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Rick Sherman

Welcome! In addition to data integration, my BeyeNETWORK blog will include observations on the business and technology of performance management, business intelligence and data warehousing. Most posts will be hosted on my Data Doghouse blog, so feel free to leave comments here or on the Data Doghouse. If you'd like to suggest topics or ask me any questions, please email me at

About the author >

Rick has more than 20 years of business intelligence (BI), data warehousing (DW) and data integration experience. He is the founder of Athena IT Solutions, a Boston-based consulting firm that provides DW/BI consulting, training and vendor services; prior to that he was a director/practice leader at PricewaterhouseCoopers.  Sherman is a published author of more than 50 articles, an industry speaker and has been quoted in CFO and Business Week. He also teaches data warehousing at Northeastern University's graduate school of engineering. You can reach him at and follow him on Twitter at

Editor's Note: More articles and resources are available on Rick's BeyeNETWORK Expert Channel. Be sure to visit today!

November 2009 Archives

bigdoglittledog.jpgI'm not only concerned about hand-coding versus ETL tools
I'm also concerned that potential buyers of ETL tools and the market in
general are only looking at a small number of players in the ETL

For many years industry analyst research groups
have identified the top two product vendors: Informatica and IBM (from
its acquisition of Ascential Software). So, naturally, these two appear
on any evaluation shortlist. The rest of the evaluation shortlist
usually includes the bundled products (mentioned in my recent posts)
that come with the databases, BI tools or applications that the
evaluating company already owns. Beyond these usual suspects, other ETL
or data integration products are pretty obscure and almost invisible,
at least from a general market perspective.

>>>Continue this post on The Data Doghouse

Posted November 17, 2009 9:46 AM
Permalink | No Comments |

hand-stop.jpgThis is a continuation of an earlier post that discussed the problems of hand-coding using ETL tools.

What Went Wrong?

are two aspects of effectively leveraging an ETL tool. First is
learning the tool's mechanics. e.g. taking the tool vendors' training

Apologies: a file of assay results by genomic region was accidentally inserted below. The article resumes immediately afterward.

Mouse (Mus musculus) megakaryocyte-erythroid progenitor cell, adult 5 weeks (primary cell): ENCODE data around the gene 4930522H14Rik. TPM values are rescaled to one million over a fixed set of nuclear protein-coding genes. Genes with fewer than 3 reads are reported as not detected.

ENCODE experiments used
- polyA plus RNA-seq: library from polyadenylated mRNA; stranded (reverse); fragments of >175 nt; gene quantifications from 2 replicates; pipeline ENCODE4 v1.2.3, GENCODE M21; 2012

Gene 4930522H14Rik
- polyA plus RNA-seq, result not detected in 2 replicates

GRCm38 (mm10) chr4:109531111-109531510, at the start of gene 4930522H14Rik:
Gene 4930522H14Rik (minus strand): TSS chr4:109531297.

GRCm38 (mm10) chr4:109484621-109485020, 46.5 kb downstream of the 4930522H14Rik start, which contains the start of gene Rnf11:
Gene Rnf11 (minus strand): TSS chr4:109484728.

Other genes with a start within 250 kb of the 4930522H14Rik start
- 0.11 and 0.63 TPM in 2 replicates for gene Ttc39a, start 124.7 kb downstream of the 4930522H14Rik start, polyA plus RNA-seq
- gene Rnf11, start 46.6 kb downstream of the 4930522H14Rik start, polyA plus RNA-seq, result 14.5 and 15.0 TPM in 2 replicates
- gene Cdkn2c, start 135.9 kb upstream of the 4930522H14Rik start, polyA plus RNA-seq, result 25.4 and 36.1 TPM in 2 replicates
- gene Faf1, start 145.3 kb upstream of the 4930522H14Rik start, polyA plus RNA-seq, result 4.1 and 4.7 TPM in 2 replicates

either in a class or through their on-line tutorials. Most IT people
have no problem learning a tool's syntax.  Since they most likely
already know SQL, they learn the tool very quickly.

But the second aspect actually involves understanding ETL processes.
This includes knowing the data-integration processes needed to gather,
conform, cleanse and transform; understanding not only what is
dimensional modeling but why and how do you deploy it; being able to
implement slowly changing dimensions (SCD) and change data capture
(CDC); understanding the data demands of business intelligence; and
being able to implement error handling and conditional processing.

>>>continue reading this post on The Data Doghouse

Posted November 10, 2009 9:34 AM
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hand-stop.jpgWe are creatures of habit. It's not easy to stop doing something the
way we've always done it. Especially when we think we are right (but
actually we're not). Let's explain.

I have discussed (some might
say preached) in many posts, articles, webinars, podcasts, classes and
client discussions that for any recurring data integration tasks IT
should use an Extract, Transform and Load (ETL)  tool.

certainly has been the best practice for enterprise data warehousing
projects in the Fortune 1000. This is where I got my early experience
in data integration and got to use the ETL tools that annually rank in Gartner's Upper Magic Quadrant and Forrester's Top Wave.
These ETL tools enabled IT groups and SI (system integrator) project
teams to tackle data integration challenges too complex and extensive
for hand-coding.

>>>continue reading this post on The Data Doghouse 

Posted November 5, 2009 5:03 PM
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